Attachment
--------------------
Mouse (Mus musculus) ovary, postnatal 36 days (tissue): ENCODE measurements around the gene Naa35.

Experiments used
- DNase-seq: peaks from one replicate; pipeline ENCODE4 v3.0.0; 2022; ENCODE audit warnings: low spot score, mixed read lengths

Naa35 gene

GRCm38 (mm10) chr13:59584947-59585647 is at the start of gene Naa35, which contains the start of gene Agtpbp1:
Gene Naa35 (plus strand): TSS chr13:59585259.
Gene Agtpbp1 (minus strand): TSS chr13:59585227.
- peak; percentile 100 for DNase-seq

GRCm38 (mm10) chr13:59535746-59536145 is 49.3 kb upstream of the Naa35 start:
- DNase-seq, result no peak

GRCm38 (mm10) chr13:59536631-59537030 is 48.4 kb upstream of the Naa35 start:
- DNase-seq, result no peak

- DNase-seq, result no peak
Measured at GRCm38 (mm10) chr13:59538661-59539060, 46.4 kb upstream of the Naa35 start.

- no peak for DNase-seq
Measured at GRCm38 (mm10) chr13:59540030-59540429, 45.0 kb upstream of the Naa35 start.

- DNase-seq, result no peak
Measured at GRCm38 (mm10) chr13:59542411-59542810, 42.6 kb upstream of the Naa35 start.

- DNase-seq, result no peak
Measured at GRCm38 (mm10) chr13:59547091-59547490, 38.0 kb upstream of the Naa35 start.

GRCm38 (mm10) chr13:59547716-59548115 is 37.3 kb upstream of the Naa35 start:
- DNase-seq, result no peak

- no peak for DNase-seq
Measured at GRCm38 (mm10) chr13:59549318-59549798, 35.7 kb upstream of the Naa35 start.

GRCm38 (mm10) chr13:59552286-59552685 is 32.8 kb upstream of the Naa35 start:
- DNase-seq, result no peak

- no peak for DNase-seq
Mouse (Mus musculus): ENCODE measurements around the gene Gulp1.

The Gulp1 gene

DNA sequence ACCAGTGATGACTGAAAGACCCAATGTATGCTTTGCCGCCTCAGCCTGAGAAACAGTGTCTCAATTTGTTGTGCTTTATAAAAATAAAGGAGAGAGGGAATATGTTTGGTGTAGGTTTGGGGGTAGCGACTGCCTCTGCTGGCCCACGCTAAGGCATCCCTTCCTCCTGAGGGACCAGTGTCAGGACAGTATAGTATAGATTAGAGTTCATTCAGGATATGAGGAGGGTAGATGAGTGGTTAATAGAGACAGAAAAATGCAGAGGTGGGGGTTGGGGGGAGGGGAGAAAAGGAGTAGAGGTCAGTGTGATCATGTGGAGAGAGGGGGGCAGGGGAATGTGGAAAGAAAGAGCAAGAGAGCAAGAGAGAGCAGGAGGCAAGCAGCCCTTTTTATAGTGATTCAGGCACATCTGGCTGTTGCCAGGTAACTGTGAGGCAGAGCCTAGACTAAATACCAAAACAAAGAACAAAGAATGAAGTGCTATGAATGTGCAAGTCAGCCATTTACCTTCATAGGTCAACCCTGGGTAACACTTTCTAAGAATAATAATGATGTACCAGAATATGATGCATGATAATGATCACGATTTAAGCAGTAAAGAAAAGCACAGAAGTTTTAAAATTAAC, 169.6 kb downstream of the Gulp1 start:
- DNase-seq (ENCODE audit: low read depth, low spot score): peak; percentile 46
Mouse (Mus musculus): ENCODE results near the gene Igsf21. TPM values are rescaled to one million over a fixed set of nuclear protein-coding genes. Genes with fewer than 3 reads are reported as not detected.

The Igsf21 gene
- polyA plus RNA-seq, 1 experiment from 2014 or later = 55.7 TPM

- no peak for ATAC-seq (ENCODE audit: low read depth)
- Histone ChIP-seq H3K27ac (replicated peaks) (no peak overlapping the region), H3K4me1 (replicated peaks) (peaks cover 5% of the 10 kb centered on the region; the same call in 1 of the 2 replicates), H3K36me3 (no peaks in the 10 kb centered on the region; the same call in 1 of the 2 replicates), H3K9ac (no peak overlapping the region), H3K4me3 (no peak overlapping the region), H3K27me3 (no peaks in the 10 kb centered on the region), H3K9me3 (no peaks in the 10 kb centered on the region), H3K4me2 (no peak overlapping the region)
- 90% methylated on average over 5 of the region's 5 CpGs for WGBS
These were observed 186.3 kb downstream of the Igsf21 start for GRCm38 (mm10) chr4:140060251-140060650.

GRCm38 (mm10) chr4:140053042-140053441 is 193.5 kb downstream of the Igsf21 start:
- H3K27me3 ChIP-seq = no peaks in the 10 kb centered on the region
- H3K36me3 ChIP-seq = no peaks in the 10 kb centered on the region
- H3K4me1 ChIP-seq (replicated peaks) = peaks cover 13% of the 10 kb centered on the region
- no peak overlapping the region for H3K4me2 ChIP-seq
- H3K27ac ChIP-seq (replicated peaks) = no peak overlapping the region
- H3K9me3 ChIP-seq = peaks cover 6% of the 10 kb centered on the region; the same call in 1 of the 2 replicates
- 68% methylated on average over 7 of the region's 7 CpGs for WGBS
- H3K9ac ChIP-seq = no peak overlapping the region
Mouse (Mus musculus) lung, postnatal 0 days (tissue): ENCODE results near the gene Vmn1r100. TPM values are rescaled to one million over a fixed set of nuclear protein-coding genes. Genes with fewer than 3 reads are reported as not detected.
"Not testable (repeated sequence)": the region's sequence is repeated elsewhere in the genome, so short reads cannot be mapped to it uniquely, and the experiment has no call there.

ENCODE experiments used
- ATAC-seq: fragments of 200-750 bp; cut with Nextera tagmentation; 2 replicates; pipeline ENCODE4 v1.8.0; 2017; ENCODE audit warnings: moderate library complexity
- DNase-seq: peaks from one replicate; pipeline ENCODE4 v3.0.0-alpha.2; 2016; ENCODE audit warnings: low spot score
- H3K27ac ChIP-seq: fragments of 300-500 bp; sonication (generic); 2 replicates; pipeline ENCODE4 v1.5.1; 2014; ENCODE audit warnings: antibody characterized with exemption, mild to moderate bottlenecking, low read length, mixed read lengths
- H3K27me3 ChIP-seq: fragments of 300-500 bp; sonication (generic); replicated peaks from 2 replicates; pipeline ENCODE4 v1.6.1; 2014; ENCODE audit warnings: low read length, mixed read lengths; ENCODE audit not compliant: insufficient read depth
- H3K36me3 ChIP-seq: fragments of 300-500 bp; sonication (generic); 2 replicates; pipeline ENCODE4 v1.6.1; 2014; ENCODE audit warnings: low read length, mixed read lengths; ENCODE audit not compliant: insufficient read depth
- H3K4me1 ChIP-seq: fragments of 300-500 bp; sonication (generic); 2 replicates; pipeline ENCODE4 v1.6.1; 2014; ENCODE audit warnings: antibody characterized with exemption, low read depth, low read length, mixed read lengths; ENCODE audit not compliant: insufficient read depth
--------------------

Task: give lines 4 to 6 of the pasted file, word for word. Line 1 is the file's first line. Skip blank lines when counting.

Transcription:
Naa35 gene

GRCm38 (mm10) chr13:59584947-59585647 is at the start of gene Naa35, which contains the start of gene Agtpbp1:
Gene Naa35 (plus strand): TSS chr13:59585259.